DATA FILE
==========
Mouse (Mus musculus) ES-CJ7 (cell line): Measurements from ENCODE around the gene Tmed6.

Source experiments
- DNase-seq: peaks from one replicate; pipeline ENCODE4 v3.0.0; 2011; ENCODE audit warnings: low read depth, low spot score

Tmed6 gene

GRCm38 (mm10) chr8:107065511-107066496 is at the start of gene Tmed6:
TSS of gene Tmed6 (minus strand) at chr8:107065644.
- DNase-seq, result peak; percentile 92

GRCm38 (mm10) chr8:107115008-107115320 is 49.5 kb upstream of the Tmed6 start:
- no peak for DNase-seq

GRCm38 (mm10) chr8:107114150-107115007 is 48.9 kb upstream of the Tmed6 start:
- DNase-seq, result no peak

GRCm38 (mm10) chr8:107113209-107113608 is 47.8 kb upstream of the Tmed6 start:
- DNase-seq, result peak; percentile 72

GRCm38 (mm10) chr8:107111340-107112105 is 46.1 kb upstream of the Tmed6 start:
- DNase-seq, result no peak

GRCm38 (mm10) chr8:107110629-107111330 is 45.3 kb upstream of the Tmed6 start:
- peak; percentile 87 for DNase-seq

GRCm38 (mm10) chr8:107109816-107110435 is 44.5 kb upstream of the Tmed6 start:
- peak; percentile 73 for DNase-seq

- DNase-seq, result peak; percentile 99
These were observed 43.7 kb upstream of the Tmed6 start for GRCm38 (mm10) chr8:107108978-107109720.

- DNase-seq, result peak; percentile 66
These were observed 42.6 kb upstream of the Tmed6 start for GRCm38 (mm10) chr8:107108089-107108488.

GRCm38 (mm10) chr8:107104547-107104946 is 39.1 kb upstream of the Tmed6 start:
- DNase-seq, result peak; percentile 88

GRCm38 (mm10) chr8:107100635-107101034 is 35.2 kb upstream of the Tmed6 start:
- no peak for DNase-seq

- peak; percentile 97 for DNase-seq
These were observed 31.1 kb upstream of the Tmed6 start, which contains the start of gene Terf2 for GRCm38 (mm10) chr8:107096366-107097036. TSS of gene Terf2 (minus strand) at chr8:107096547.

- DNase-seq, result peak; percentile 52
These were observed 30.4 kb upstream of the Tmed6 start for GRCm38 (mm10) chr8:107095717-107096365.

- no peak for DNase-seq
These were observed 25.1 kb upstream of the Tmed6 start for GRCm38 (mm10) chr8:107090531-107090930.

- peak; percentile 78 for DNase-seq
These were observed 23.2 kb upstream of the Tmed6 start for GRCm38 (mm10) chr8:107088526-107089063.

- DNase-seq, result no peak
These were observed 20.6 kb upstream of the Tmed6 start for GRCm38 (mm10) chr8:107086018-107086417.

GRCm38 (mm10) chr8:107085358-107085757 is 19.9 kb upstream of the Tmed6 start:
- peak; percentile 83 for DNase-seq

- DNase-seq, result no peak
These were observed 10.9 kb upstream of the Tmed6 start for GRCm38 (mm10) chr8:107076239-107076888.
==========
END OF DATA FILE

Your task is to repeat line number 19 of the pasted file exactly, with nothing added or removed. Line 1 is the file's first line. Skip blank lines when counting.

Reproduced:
- peak; percentile 73 for DNase-seq